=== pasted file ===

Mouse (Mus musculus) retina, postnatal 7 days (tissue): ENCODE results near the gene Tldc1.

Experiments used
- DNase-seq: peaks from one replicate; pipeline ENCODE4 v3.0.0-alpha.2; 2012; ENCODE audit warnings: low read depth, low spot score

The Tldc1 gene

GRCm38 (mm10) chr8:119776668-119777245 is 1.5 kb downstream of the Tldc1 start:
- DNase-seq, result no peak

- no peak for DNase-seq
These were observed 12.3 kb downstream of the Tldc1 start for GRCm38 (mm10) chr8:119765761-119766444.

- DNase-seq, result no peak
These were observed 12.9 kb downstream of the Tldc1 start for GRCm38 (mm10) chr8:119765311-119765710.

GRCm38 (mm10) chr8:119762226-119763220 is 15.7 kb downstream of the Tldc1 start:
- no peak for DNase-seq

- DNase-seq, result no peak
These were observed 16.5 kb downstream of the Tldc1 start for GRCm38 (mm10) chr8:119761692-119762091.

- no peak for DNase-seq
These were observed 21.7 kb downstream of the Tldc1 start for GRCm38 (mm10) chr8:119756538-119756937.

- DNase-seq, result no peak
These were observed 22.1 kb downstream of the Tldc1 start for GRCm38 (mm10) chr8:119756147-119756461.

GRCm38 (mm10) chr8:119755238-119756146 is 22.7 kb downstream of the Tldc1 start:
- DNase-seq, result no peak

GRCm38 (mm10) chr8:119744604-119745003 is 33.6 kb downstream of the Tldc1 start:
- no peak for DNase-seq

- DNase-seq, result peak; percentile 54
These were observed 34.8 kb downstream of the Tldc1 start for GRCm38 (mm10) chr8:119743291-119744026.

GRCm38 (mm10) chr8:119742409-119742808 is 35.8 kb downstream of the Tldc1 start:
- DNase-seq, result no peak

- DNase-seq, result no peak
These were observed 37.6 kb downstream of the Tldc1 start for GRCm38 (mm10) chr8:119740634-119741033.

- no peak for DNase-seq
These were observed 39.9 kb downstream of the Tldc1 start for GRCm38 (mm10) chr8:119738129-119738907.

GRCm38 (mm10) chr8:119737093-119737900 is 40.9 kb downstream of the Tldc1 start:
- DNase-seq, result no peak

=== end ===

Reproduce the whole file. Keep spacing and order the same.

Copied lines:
Mouse (Mus musculus) retina, postnatal 7 days (tissue): ENCODE results near the gene Tldc1.

Experiments used
- DNase-seq: peaks from one replicate; pipeline ENCODE4 v3.0.0-alpha.2; 2012; ENCODE audit warnings: low read depth, low spot score

The Tldc1 gene

GRCm38 (mm10) chr8:119776668-119777245 is 1.5 kb downstream of the Tldc1 start:
- DNase-seq, result no peak

- no peak for DNase-seq
These were observed 12.3 kb downstream of the Tldc1 start for GRCm38 (mm10) chr8:119765761-119766444.

- DNase-seq, result no peak
These were observed 12.9 kb downstream of the Tldc1 start for GRCm38 (mm10) chr8:119765311-119765710.

GRCm38 (mm10) chr8:119762226-119763220 is 15.7 kb downstream of the Tldc1 start:
- no peak for DNase-seq

- DNase-seq, result no peak
These were observed 16.5 kb downstream of the Tldc1 start for GRCm38 (mm10) chr8:119761692-119762091.

- no peak for DNase-seq
These were observed 21.7 kb downstream of the Tldc1 start for GRCm38 (mm10) chr8:119756538-119756937.

- DNase-seq, result no peak
These were observed 22.1 kb downstream of the Tldc1 start for GRCm38 (mm10) chr8:119756147-119756461.

GRCm38 (mm10) chr8:119755238-119756146 is 22.7 kb downstream of the Tldc1 start:
- DNase-seq, result no peak

GRCm38 (mm10) chr8:119744604-119745003 is 33.6 kb downstream of the Tldc1 start:
- no peak for DNase-seq

- DNase-seq, result peak; percentile 54
These were observed 34.8 kb downstream of the Tldc1 start for GRCm38 (mm10) chr8:119743291-119744026.

GRCm38 (mm10) chr8:119742409-119742808 is 35.8 kb downstream of the Tldc1 start:
- DNase-seq, result no peak

- DNase-seq, result no peak
These were observed 37.6 kb downstream of the Tldc1 start for GRCm38 (mm10) chr8:119740634-119741033.

- no peak for DNase-seq
These were observed 39.9 kb downstream of the Tldc1 start for GRCm38 (mm10) chr8:119738129-119738907.

GRCm38 (mm10) chr8:119737093-119737900 is 40.9 kb downstream of the Tldc1 start:
- DNase-seq, result no peak